www.reference.com/article/add-logarithms-8bf02722707c7627

Logarthims of the same base can be added together by multiplying their arguments and then performing the logarithm on the product. For example, assuming log means log base 10 as it does on a calculator: log(x) + log(y) = log(x * y)

www.reference.com/article/add-exponents-ce58419c4cc190d3

An exponent is a shorthand way of showing how many times to multiply a number by itself. The number 9 with a small raised 3 on its upper right, also commonly expressed as 9^3, represents the base of 9 to the 3rd power, for instance; the raised 3 is the exponent. Simplify multiplication of two expone

www.reference.com/article/logarithms-apply-everyday-life-6875618e16f2ddf5

Because they are so closely related to exponential functions, logarithms have a number of applications in real life, especially when calculating the pH of any chemical substance or measuring the loudness of sounds through the use of decibels. Both of these activities, common in many different indust

www.reference.com/article/power-property-logarithms-36d5a51cc5e0e6c0

The power property of logarithms states that any exponent in the argument of a logarithmic function can be brought out as a multiplier to the rest of the expression. In algebraic form (note that ? is used to denote a logarithmic base): log?b(x^c) = c * log?b(x) Assuming that log means log with base

www.reference.com/article/subtracting-logarithms-904cad3cac809c73

When two logarithms of the same base are subtracted, the arguments of each logarithm are divided. For example, if two logarithms of base 10 with arguments of 10 and 2 are subtracted, the expression is resolved to a single logarithm of base 10 with an argument of 5.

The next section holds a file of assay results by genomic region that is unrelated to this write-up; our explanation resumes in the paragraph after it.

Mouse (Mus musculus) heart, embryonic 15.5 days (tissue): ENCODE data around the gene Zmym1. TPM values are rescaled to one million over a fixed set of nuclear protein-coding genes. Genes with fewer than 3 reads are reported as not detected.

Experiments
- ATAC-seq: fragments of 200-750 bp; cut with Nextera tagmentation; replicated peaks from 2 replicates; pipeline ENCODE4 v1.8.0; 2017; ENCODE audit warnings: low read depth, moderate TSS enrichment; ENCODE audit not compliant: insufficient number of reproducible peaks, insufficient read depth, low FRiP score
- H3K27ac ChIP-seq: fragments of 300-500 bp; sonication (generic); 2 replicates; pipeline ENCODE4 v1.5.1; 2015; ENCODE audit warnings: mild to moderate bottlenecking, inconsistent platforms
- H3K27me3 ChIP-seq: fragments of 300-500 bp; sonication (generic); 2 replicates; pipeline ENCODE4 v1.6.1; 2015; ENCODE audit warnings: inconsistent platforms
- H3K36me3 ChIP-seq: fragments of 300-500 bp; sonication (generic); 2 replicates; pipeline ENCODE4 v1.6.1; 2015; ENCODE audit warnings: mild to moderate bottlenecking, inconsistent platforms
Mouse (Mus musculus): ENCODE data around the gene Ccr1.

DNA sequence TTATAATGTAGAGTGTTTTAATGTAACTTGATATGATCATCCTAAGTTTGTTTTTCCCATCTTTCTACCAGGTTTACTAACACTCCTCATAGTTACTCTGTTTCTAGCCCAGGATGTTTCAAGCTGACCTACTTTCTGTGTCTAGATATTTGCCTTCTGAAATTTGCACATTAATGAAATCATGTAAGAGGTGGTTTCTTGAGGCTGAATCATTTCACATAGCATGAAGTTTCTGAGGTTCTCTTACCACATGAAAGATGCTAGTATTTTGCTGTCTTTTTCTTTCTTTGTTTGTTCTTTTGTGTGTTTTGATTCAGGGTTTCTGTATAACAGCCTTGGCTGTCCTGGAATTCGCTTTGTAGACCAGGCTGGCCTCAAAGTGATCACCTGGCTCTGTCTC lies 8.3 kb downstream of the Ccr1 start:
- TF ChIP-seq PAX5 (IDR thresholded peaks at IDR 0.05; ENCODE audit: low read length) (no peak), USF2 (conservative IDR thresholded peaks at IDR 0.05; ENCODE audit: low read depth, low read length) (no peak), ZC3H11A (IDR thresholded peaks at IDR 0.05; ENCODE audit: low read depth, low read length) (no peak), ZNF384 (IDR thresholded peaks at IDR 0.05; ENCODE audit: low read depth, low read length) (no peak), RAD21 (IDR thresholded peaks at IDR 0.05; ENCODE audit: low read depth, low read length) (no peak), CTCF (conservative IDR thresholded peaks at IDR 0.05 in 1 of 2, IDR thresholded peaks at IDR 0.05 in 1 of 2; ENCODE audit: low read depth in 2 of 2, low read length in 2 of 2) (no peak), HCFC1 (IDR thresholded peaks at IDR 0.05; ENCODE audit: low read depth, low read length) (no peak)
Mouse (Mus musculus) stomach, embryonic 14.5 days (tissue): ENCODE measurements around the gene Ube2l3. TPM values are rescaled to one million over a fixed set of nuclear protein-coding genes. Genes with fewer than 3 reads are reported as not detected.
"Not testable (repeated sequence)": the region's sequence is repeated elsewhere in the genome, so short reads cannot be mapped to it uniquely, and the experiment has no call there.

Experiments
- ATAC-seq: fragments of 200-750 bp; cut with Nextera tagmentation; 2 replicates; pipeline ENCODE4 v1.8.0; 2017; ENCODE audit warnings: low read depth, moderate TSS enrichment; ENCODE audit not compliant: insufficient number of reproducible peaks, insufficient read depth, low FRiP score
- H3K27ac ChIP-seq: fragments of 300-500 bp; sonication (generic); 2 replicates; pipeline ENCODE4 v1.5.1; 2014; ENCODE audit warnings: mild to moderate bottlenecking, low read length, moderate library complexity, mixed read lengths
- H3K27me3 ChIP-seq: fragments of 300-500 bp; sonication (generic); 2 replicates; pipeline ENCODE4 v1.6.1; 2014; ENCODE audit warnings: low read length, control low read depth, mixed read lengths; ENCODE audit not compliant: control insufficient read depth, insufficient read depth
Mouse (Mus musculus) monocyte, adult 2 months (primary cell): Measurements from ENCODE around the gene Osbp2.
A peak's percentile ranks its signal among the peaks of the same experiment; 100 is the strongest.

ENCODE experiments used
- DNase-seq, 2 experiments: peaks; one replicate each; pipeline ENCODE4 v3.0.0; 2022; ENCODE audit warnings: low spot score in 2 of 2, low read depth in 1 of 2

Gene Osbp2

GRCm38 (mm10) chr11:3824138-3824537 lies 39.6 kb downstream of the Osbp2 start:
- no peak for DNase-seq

www.reference.com/article/created-exponents-7261304afef62e89

The Greek mathematician Archimedes is credited with discovering and proving the law of exponents in "The Sand Reckoner." His famous work was designed to express the number of grains of sand that can fit in the universe, leading to a discussion about the way to refer to large numbers.

www.reference.com/article/expanding-logarithms-623e184e61af757c

Using known properties of logarithms, one can expand a complex logarithmic expression into a series of simpler expressions. Logarithmic expressions are abbreviated with log and may involve combinations of multiplication, division and exponents.

www.reference.com/article/method-multiplying-logarithms-different-bases-c0037fb0ba7a8fc6

In order to multiply logarithms with different bases, the change of base formula must be used. The change of base formula is log_b_a = (log_c_a) / (log_c_b). The easiest way to use the change of base formula is to change the bases to base 10.

www.reference.com/world-view/zero-exponent-6703549ee0bc27d0

An exponent tells the problem solver how many times to multiply a number by itself; therefore, a zero exponent tells the problem solver to multiply the number zero times by itself. Basically, any number with a zero exponent is equal to one, unless the base number is zero.

www.reference.com/article/logs-exponents-f68e9c2e4fb7f6c8

Exponents are numbers that indicate the number of times a function is multiplied by itself, while logs are used to determine the exponential function needed to express a particular number or mathematical phrase. Exponents can be expressed through log functions, and logs can be expressed through expo